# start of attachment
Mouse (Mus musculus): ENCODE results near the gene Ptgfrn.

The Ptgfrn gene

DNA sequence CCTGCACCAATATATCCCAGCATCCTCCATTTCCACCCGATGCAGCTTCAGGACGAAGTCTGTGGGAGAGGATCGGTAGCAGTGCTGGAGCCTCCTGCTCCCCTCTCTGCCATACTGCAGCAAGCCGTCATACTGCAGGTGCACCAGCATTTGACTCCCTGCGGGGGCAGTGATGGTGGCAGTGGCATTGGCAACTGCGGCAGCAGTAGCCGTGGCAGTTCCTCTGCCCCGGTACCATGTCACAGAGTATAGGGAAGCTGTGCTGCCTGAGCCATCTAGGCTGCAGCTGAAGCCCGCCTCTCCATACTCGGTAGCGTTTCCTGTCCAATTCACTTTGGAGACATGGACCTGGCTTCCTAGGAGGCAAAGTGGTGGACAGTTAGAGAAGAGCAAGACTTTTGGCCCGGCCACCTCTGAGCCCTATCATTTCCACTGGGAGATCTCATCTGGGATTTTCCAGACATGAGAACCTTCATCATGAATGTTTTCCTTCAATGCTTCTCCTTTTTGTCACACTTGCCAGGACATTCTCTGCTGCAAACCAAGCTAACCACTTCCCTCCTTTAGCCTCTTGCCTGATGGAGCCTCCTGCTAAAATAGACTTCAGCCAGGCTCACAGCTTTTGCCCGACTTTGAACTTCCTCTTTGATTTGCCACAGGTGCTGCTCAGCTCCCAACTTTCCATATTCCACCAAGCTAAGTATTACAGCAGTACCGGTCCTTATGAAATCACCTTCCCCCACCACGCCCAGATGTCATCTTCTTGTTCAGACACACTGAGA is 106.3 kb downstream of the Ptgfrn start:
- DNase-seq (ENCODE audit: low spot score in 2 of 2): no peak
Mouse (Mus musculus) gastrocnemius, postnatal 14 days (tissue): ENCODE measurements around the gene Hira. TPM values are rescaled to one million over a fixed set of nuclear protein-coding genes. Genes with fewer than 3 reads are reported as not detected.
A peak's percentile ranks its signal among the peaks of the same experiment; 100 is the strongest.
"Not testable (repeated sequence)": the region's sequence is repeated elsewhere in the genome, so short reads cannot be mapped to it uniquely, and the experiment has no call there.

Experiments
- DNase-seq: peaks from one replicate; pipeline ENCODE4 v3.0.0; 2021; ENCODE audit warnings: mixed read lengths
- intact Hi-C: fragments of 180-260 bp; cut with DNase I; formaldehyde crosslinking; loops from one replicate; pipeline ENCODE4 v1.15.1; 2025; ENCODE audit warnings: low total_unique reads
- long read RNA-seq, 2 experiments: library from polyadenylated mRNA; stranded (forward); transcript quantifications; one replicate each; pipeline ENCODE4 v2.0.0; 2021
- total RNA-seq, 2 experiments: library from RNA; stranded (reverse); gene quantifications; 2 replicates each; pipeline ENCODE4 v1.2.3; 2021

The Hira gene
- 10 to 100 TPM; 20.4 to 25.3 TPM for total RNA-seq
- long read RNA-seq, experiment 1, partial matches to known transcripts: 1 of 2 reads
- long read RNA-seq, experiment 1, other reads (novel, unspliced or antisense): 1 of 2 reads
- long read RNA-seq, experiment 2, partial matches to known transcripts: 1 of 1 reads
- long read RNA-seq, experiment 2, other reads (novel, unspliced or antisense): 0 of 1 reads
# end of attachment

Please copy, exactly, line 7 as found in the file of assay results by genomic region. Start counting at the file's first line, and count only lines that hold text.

"Not testable (repeated sequence)": the region's sequence is repeated elsewhere in the genome, so short reads cannot be mapped to it uniquely, and the experiment has no call there.